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John McDonnell: To ask the Secretary of State for the Home Department (1) if he will bring forward plans to ensure the courts, when imposing a non-custodial sentence for non-violent offences, record specific reasons for that sentence and make them public; 
Paul Goggins: Section 174 of the Criminal Justice Act 2003 places a duty on the court when passing sentence to state in open court, in ordinary language and in general terms, its reasons for deciding on the sentence passed. Where the Sentencing Guidelines Council has issued definitive guidelines relevant to the sentence and the court departs from them it must give reasons for doing so. In the case of a custodial sentence or a community sentence, the court must explain why it regards the offence as being sufficiently serious to warrant such a sentence.
Mr. Gerrard: To ask the Secretary of State for the Home Department if he will take steps to prevent courts from imposing a custodial sentence following the breach of a community punishment order where the original offence did not merit imprisonment. 
Paul Goggins: Within the broad statutory limits set by Parliament, sentences in individual cases are a matter for the courts alone, taking into account all the circumstances of the offence and the offender. Prison sentences should be reserved for those who are serious, dangerous or seriously persistent offenders. Equally, offenders cannot be allowed to flout the order of the court and to default on their obligations to abide by the terms of a community sentence.
The Powers of the Criminal Courts (Sentencing) Act 2000, Schedule 3, contains the provisions relating to breach of community orders. Where an offender aged 18 or over and subject to a community order has failed without reasonable excuse to comply with any of the requirements of the relevant order, the magistrates court dealing with the offender must impose a sentence of imprisonment, unless either the court is of the opinion that the offender is likely to comply with the requirements of the order during the period for which it remains in force or that there are exceptional circumstances which would justify the court's not imposing such a sentence.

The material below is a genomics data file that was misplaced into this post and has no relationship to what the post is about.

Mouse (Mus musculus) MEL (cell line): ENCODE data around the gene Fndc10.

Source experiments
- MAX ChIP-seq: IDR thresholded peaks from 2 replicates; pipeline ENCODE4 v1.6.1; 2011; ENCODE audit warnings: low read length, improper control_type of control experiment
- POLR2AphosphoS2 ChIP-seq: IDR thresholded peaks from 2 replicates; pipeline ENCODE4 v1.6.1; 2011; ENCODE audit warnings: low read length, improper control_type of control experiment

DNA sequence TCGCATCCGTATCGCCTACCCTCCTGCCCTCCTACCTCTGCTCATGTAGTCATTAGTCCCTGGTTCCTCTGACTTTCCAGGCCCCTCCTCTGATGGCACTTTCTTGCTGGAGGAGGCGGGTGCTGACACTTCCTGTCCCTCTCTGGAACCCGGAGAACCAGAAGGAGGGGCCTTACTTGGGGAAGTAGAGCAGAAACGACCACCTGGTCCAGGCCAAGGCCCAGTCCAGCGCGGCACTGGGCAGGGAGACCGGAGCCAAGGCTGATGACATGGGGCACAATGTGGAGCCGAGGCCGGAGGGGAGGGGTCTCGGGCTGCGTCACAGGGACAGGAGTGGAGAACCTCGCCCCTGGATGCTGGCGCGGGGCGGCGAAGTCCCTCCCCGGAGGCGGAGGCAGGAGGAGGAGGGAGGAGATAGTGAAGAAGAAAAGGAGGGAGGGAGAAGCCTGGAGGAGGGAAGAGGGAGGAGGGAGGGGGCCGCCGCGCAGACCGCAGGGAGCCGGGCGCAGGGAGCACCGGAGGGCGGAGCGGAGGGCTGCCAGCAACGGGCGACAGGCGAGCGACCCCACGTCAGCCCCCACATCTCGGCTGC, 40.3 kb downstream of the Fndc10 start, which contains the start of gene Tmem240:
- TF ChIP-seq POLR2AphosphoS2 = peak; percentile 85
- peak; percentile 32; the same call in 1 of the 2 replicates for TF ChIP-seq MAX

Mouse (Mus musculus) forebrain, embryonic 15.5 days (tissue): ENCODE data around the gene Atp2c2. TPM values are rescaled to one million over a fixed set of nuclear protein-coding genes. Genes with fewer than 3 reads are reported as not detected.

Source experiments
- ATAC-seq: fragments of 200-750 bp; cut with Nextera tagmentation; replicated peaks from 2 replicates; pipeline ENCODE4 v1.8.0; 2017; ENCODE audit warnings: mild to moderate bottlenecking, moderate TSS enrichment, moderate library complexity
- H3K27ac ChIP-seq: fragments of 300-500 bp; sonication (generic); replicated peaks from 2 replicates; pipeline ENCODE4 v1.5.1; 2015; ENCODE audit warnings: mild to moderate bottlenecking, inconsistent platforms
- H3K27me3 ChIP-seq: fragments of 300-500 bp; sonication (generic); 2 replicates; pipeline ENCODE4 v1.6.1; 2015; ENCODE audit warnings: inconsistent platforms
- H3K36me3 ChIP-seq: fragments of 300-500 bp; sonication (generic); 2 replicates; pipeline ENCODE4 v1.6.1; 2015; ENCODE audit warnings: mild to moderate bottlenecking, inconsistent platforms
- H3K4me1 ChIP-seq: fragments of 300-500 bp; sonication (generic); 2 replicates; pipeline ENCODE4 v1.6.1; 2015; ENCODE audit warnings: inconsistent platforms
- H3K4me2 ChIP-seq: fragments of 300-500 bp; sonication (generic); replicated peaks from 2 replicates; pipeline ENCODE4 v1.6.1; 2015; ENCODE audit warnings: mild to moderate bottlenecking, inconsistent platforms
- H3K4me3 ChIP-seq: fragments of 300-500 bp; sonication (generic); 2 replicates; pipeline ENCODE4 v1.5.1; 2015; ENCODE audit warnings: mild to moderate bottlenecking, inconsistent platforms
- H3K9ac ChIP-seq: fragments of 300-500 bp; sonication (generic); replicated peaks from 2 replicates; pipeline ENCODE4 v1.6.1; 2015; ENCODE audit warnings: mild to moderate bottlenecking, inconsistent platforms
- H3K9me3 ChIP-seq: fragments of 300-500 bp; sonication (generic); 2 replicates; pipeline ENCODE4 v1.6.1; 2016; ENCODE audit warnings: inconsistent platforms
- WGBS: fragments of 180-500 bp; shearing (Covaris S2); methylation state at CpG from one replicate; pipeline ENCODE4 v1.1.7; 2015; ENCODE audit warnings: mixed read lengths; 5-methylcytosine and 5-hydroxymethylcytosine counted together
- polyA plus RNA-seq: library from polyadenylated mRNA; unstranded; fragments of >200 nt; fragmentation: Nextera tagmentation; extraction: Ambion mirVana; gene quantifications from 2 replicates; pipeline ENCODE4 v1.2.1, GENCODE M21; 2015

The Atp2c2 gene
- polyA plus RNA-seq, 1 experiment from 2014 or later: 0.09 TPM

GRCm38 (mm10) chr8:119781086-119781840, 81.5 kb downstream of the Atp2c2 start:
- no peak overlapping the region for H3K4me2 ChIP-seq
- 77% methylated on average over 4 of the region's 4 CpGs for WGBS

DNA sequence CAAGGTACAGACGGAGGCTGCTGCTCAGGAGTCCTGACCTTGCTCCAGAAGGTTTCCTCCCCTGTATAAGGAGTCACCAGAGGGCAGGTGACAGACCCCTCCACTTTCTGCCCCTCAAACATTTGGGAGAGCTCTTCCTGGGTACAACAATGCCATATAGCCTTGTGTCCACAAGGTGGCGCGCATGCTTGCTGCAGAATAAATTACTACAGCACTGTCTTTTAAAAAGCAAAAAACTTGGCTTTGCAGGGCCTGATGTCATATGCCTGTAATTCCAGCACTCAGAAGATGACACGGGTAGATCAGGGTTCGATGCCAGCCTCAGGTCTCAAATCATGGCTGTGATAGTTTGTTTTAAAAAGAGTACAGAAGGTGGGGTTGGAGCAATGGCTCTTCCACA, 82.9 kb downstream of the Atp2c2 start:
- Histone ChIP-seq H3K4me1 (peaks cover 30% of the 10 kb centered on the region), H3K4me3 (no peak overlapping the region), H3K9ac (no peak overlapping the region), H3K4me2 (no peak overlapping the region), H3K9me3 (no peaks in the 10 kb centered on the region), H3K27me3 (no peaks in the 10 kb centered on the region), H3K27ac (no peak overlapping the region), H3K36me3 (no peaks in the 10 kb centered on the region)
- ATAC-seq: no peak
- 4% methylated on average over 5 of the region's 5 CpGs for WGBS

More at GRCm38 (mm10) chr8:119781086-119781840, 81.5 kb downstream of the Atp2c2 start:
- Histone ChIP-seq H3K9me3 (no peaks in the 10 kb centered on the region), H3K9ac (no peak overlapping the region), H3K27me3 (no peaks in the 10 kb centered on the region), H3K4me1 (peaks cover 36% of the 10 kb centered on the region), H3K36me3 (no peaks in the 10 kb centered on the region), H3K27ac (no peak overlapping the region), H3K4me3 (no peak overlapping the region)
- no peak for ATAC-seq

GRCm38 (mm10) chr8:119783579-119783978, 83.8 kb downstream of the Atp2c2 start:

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If the court does not impose a sentence of imprisonment, or if the obligation to do so does not apply, it may alternatively deal with the offender by making a curfew order, a community punishment order, or an attendance centre order, or (where it has the power to do so) by revoking the order and dealing with the offender as though he had just been convicted of the offence.
Mr. Edwards: To ask the Secretary of State for the Home Department what guidance he has issued on the advice which should be given to local schools if a sex offender deemed by police to be a danger to children absconds from an open prison. 
Paul Goggins: No central guidance has been issued. Sex offenders in open conditions will have completed sex offender treatment and have been assessed as suitable to be held in open conditions. If it was judged that local schools needed to be informed about an abscond the local education authority (LEA) would be informed through the Multi Agency Protection Panel process (MAPP It would then be for the LEA to notify local schools directly.
Paul Goggins: Each week I receive from the Governor of Prescoed prison a report on the number of sex offenders held there. This report includes details of the sentence each prisoner is serving, the offence and the time served, the progress the prisoner is making and the type of work the prisoner is doing. The report also includes the same details for any prisoners expected to transfer to Prescoed from Usk in the following week.
These weekly reports enable me to monitor the arrangements for sex offenders placed at Prescoed and to ensure that those transferring to Prescoed meet the criteria which the Prison Service set, and which I endorsed, namely that life sentenced prisoners should have received a Parole Board recommendation for open conditions, and that determinate sentenced prisoners should be within one year of release.
Information on convictions for offences under section 15 of the Sexual Offences Act 2003 only became identifiable in the statistics collected centrally in January 2004. Statistics for 2004 will be published in the autumn of 2005.
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Mrs. May: To ask the Secretary of State for the Home Department how much money has been allocated to the Smartcards scheme for young persons' cultural activities; and from which budget it will come. 
|Police force area||Number of PNDs|
given for all offences
|Avon and Somerset||243|
|City of London||33|
|Devon and Cornwall||1,218|
|Total England and Wales||40,765|
Charles Hendry: To ask the Secretary of State for the Home Department what the (a) cost to the Department, (b) title and (c) location was of each training course organised by his Department for its staff in each financial year since 199798. 
Fiona Mactaggart: The Home Office accounts system does not capture centrally the cost of all training which is provided to its staff, especially where that training is provided either by contract staff or its own staff.
Charles Hendry: To ask the Secretary of State for the Home Department what financial penalties were paid in each financial year since 199798 to training providers by the Department for training courses prepared for its staff which were subsequently cancelled at the Department's request. 
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